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We all have struggled with procrastination at some point in our lives. This delaying or postponing, often accompanied by the knowledge that it could be to our detriment can be a difficult behaviour to shake. And a group of researchers has found that significant levels of procrastination may be linked to negative health outcomes.

In a new study, more than 3,000 university students were monitored for a year. At five different points in time, a series of health markers were assessed for each student (things like depression, anxiety, pain, sleep quality and drug & alcohol use). They also completed a ‘Pure Procrastination Scale’ questionnaire – a series of questions asking them to identify whether certain scenarios represented them (such as putting off tasks or handing in work late). That survey was used to give participants a procrastination score out of 25, with high scores signifying significant procrastination. About two thirds of the participants were women and the average age was 25.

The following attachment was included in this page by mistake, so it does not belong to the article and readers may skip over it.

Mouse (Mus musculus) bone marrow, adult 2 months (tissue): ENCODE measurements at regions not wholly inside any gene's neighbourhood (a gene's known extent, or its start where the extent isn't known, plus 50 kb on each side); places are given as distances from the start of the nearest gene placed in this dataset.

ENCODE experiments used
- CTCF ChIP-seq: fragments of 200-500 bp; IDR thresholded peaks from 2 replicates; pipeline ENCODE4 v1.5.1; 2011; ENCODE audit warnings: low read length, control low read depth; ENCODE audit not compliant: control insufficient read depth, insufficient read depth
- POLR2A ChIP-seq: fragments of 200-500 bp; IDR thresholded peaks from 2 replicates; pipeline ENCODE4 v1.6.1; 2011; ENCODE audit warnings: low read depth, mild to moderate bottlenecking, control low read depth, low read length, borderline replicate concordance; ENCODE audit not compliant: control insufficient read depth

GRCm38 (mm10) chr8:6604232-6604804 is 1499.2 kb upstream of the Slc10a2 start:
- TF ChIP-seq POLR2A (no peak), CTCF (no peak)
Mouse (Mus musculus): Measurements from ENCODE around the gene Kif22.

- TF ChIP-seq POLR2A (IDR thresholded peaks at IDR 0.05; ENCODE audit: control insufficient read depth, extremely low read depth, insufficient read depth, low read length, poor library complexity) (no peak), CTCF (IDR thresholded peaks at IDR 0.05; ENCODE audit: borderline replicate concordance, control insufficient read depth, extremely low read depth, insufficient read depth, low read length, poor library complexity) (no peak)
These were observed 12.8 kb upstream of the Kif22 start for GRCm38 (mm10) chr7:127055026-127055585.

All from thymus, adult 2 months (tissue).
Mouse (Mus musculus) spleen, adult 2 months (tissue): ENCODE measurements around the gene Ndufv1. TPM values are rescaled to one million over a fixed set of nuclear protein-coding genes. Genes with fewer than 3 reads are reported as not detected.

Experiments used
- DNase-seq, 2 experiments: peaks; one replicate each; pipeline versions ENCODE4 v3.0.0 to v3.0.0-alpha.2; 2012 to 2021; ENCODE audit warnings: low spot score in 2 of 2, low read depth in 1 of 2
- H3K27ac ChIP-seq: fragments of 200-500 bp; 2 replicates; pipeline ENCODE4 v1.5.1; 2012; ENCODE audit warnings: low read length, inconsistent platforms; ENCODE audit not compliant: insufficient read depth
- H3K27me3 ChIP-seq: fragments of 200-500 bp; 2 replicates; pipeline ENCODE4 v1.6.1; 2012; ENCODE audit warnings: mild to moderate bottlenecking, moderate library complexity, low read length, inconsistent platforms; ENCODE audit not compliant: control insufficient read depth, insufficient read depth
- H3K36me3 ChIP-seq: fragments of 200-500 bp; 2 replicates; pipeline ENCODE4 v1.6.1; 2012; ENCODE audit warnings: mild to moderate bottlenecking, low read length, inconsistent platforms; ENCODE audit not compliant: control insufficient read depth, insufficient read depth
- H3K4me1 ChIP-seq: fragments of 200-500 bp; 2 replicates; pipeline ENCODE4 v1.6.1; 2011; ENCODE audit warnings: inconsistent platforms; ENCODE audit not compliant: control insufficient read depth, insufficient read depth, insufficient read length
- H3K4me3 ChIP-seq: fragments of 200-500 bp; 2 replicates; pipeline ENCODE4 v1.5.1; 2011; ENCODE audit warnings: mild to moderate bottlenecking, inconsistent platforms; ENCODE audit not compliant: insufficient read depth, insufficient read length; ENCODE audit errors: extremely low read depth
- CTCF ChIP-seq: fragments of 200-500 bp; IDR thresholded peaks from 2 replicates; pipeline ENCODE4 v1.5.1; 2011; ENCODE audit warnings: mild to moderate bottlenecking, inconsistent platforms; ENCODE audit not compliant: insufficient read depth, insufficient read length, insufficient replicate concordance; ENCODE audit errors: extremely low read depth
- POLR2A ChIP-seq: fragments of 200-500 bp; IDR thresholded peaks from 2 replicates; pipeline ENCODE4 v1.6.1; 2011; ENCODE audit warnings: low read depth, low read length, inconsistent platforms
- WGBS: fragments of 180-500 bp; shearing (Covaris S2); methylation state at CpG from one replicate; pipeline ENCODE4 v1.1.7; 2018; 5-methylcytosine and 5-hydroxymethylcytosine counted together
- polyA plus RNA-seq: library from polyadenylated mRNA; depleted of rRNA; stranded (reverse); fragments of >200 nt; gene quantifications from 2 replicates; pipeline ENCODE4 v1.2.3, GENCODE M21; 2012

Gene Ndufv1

The researchers found that the average level of procrastination was 13 out of 25, indicating moderate levels of procrastination in the study population. But for each standard deviation increase in that score, there were significant associations with higher levels of depression, anxiety and stress, as well as poor sleep quality, physical inactivity and loneliness. The authors suggested that procrastination may be a driver of these health outcomes, and not the other way around, given the multiple measurements made over time.

For chronic procrastinators, the authors suggested cognitive behavioural therapy (CBT) as the gold-standard treatment for procrastination. It typically involves becoming more aware of, and changing thoughts and behaviours that are ingrained. Other advice centred on tweaking one’s environment to remove distractions and allowing focus to develop – which usually means mobile phones and other screens should be put away.

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